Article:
Wendy’s Franchise Cuts Employee Hours To Part-Time To Avoid Obamacare
An opponent of Barack Obama's healthcare legislation demonstrates in Washington, DC in 2011. On the campaign trail frontrunner Mitt Romney regularly calls for an end to "Obamacare".
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Not long after the owner of the Olive Garden and Red Lobster chains admitted their anti-Obamacare campaigns hurt more than helped, the owner of a Wendy’s franchise in Omaha, Nebraska plans to cut 300 employees’ hours to part-time to avoid providing them health care coverage.
By moving workers to part-time status in order to avoid paying for their health benefits, the Wendy’s franchise would shift the costs of insurance coverage onto hundreds of employees:
The company has announced that all non-management positions will have their hours reduced to 28 a week. Gary Burdette, vice president of operations for the local franchise, says the cuts are coming because the new Affordable Health Care Act requires employers to offer health insurance to employees working 32-38 hours a week. Under the current law they are not considered full time and that as a small business owner, he can’t afford to stay in operation and pay for everyone’s health insurance.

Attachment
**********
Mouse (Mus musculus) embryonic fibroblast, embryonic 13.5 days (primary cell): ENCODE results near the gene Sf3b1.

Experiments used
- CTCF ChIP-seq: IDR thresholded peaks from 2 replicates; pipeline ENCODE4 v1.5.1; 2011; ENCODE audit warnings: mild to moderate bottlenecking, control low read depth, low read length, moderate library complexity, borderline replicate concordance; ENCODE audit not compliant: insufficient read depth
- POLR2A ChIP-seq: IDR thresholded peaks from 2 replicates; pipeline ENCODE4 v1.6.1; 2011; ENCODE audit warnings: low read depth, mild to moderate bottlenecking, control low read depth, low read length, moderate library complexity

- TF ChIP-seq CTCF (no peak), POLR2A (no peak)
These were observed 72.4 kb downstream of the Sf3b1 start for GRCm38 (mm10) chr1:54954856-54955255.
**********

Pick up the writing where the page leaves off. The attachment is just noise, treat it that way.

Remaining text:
But anecdotal evidence suggests this strategy may backfire on the Omaha Wendy’s operations. This fall, Denny’s quickly distanced itself from a franchisee’s similar ploy, while Darden Restaurants saw a sharp 37 percent drop in profit after threatening to cut workers to part-time.
Heaping blame on Obamacare may be a popular tactic among the fast food industry, but it is a misleading one. According to the Urban Institute, Obamacare has a negligible impact on business costs, leaving large companies virtually unaffected while actually reducing costs for small businesses.